Sommelier cheating scandal just part of larger, more devastating problems at Court of Master Sommeliers

sommelier cheating scandalNew York Times report cites long-time pattern of sexual abuse, harassment, and assault that predates the sommelier cheating scandal

Nov. 3: update: The Times reports that the court has suspended seven of its male members, including co-founder Fred Dame, in the wake of its Oct. 29 story that detailed widespread sexual harassment and intimidation of women in the organization. Another male member resigned on Sunday. The seven suspended members will be subject to an external investigation.

Oct. 29: Someone asked me, after the sommelier cheating scandal broke, if we would ever know exactly what happened. That’s because the Court of Master Sommeliers had done a Nixonian job of stonewalling. It had found a scapegoat and intimidated members, and the Winestream Media was more than happy to accept the court’s version of what had happened.

So I told them: Not until the New York Times gets into this.

Well, the Times did. And those of us who suspected that the cheating scandal was just one sad and sorry part of something much bigger were correct.

The Times reported on Thursday that 21 women said “that they have been sexually harassed, manipulated or assaulted by male master sommeliers. They, and other current and former members of the court, say the abuse is a continuing problem of which its leadership has long been aware.“

In addition, said the story, improper sexual relationships may have been part of the cheating scandal, and that this “dynamic has turned a system that should provide mentorship and equal opportunity to women into a bastion of sexual harassment and coercion.”

The piece is well-reported, with almost a dozen women quoted by name and on the record that male sommeliers made sexual advances, often with promises of preferential treatment if the women complied. Twitter screenshots, in fact. In addition, it cites at least one case of disciplinary action taken against male sommeliers for improper sexual behavior that the court didn’t publicly acknowledge at the time.

So why did it take two years after the cheating scandal for this to come to light? Because those of us who cared didn’t have the resources to report the story. And those of the Winestream Media that had the resources didn’t care enough. And that’s because the wine business and the Winestream Media feed off of each other – samples, trips, and perks – so that each can further its own cause.

That’s why sommelier Richard Hemming, MW, called it an incestuous relationship during a podcast, and that it’s difficult – if not impossible – for wine writers to be objective. “Why should [consumers] trust us? They shouldn’t, necessarily,” he told me.

Because for the wine business. making money trumps all – even cheating and sexual harassment. I don’t know why that still surprises me.

More about the sommelier cheating scandal:
Winecast 39: Mark Greenblatt and the sommelier cheating scandal
The sommelier cheating scandal: Once again, wine reminds us it’s big business

5 thoughts on “Sommelier cheating scandal just part of larger, more devastating problems at Court of Master Sommeliers

  • By Douglas Trapasso - Reply

    Speaking of money, one question never made the “fit to print” either in the Pulitzer-level story in the Times yesterday or the well meaning attempts to get to the bottom of Tastegate two years ago.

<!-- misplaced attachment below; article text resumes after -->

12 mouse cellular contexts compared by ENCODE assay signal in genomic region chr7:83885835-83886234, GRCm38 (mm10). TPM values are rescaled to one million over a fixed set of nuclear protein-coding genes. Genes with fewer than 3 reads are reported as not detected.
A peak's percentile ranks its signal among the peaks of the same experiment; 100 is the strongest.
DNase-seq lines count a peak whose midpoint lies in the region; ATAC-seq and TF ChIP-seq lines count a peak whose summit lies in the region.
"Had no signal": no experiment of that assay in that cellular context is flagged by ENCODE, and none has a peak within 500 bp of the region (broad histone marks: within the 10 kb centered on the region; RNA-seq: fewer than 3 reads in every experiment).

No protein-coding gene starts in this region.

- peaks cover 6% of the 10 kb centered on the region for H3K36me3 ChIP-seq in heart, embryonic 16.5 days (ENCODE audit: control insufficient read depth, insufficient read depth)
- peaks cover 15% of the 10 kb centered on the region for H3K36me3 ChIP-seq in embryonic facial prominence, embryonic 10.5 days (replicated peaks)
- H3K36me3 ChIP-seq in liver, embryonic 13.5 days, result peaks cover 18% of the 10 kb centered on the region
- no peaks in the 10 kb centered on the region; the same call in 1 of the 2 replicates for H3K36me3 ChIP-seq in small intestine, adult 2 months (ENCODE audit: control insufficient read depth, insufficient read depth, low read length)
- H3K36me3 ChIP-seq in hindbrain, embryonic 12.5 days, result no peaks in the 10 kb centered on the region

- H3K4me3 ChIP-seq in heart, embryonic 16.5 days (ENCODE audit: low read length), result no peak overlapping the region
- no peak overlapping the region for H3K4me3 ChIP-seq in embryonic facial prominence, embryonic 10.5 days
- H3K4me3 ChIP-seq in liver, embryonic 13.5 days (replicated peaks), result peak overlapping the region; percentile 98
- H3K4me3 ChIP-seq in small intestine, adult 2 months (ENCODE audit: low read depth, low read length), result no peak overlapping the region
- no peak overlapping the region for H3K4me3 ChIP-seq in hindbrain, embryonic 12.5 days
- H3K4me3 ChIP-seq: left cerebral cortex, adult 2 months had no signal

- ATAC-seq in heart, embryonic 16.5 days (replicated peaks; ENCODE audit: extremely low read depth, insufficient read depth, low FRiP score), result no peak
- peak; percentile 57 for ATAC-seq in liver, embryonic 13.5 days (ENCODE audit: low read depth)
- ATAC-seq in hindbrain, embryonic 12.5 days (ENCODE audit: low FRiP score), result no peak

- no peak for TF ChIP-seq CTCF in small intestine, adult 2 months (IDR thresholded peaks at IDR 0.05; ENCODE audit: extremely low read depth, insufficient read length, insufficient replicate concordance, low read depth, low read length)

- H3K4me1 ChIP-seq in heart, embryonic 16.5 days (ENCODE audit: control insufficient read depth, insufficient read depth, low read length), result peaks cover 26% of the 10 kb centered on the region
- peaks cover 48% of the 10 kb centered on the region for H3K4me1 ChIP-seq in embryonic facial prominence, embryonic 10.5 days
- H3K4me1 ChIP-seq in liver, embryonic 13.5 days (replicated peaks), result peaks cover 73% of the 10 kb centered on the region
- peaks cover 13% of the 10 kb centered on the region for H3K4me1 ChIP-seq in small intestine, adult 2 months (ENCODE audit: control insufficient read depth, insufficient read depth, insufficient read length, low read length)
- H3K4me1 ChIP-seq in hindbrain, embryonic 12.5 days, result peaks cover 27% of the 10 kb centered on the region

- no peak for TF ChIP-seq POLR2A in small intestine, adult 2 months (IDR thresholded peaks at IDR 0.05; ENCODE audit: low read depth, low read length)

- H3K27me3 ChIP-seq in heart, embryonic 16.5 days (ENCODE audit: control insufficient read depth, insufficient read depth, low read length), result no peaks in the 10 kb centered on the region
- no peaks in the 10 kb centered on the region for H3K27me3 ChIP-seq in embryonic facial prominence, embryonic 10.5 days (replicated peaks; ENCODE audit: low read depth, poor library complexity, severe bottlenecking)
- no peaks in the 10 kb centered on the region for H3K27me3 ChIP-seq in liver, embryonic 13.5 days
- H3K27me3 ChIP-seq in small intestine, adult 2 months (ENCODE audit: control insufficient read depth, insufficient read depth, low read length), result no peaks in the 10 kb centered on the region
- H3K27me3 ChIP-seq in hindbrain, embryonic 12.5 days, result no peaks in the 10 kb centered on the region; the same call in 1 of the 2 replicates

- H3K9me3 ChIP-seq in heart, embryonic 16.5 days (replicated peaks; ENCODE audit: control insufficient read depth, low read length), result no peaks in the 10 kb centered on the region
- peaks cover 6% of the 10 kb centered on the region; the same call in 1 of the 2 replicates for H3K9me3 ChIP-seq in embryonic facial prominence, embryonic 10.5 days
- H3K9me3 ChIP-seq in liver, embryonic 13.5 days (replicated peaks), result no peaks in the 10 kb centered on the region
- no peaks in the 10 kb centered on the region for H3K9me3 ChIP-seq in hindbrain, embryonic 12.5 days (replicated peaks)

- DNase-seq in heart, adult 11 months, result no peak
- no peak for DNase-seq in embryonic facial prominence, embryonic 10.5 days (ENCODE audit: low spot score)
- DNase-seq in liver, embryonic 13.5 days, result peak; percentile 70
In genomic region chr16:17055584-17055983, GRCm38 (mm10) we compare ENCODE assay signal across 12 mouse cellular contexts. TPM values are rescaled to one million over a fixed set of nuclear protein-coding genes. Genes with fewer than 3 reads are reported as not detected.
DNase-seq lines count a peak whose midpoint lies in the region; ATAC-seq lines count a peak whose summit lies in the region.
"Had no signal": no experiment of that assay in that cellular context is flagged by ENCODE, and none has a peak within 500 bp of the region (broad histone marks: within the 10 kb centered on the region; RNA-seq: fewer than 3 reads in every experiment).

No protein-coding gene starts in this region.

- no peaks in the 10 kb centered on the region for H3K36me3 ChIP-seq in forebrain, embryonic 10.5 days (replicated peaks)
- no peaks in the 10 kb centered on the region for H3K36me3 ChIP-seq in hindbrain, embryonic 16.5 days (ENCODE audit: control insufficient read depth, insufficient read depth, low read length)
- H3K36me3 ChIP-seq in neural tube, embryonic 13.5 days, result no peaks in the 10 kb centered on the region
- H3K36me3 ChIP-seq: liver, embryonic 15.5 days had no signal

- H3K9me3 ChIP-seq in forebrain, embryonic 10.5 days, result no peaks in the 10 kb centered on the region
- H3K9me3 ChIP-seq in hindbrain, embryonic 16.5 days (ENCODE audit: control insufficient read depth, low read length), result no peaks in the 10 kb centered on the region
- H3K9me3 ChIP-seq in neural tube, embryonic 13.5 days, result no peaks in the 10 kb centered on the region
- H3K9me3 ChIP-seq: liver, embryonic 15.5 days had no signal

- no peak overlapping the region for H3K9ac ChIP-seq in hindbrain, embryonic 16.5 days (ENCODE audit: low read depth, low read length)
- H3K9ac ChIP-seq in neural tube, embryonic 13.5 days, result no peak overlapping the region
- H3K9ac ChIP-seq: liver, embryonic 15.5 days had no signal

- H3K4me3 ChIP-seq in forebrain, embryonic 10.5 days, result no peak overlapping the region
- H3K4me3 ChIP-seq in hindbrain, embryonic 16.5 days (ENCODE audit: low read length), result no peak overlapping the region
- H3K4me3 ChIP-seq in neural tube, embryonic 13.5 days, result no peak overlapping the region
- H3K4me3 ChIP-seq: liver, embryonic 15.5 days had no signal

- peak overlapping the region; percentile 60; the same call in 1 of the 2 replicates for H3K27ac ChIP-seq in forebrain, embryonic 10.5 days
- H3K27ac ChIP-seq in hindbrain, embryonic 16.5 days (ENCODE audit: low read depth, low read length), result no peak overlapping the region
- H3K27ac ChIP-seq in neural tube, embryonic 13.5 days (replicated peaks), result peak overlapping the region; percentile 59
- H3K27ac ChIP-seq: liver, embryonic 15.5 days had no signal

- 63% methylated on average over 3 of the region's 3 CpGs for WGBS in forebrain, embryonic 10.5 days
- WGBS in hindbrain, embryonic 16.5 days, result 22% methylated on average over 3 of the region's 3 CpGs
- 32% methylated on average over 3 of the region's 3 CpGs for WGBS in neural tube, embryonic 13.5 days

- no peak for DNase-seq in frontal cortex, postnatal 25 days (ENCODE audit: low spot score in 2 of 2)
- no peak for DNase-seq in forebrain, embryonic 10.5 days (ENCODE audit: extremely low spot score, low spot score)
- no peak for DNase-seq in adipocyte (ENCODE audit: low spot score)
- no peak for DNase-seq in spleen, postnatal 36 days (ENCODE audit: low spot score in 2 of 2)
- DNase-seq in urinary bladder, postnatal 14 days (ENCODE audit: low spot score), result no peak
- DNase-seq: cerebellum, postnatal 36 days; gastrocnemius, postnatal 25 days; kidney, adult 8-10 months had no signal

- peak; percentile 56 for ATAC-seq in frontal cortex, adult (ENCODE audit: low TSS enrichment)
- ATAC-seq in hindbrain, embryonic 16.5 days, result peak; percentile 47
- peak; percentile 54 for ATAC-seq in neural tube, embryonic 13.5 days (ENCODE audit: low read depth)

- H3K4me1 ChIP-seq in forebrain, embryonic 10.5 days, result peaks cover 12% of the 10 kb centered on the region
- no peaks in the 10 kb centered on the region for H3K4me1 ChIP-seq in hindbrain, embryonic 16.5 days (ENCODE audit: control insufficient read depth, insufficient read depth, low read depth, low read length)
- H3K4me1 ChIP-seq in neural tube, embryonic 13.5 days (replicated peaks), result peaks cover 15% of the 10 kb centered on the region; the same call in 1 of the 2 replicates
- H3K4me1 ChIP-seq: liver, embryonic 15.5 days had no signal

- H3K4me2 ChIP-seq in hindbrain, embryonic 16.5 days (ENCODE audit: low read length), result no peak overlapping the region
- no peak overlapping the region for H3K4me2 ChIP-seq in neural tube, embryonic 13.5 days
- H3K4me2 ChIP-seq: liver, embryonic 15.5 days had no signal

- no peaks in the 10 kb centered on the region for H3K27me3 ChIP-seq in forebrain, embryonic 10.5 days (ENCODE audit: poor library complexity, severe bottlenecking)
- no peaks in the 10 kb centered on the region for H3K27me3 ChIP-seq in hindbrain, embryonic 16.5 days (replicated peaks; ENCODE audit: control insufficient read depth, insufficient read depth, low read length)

Remember “All the Presidents Men”, kids? Follow. The. Money.

    Simply put: Have the Court’s books ever been publicly, independently audited? That needs to happen before I contribute one more cent to their non profit Profit Center.

    • By Wine Curmudgeon - Reply

      The SommFoundation is a 501c-3, and — as my accountant says — the IRS just doesn’t give those away. In that case, the organization has to file Form 990, and that’s public information. You can see it here —

      I don’t the profit states for any of the court’s other entities.

  • By burnsey - Reply

    That whole operation is a money grab. I went to the intro class, about $500 when I went, over 80 people in attendance, so about $40,000 collected in testing fees.
    3 Master Somm’s, room rent and wine sure didn’t take much out of that 40 Grand.
    Then a pass/fail test that most everyone passes, just to get you sucked into taking the next level test.

  • By PaulG - Reply

    Creating a highly profitable ‘Court’ with Masters and what?… Slaves? has only nurtured and in fact expanded the widespread notion that wine is for snobs. The parlor trick of identifying masked wines is just that – a parlor trick – that has nothing to do with any meaningful appreciation of the unique place that wine occupies in human history and experience. Bravo to the women who spoke out and may they continue to shine a light on this sort of demeaning misogynist behavior. Sign me “Old White Guy’

  • By Andrew - Reply

    The person most responsible for bringing the CMS into the public eye, Jason Wise, and his SOMM empire has emerged completely unscathed in all of this.

    Wise worked closely with Kruth, Dame, the CMS Board and other so called Masters to make them celebrities to make the first film, which was the apotheosis of the CMS, its fetishized blind tasting, and arcane service standards like double decanting without funnels.

    Without Wise and his films, the sommelier (or as I prefer, wine waiter) would have remained a relatively obscure fixture in high-end fine dining restaurants, rather than a position worthy of aspiration for over educated Gen X, Y, Zers and Millennials.

    And I suspect Wise is so quiet now because he is busy destroying whatever raw footage remains of Kruth, Dane & the others “behaving badly…….”. Just in case there are subpoenas and discovery proceedings are in the offing.

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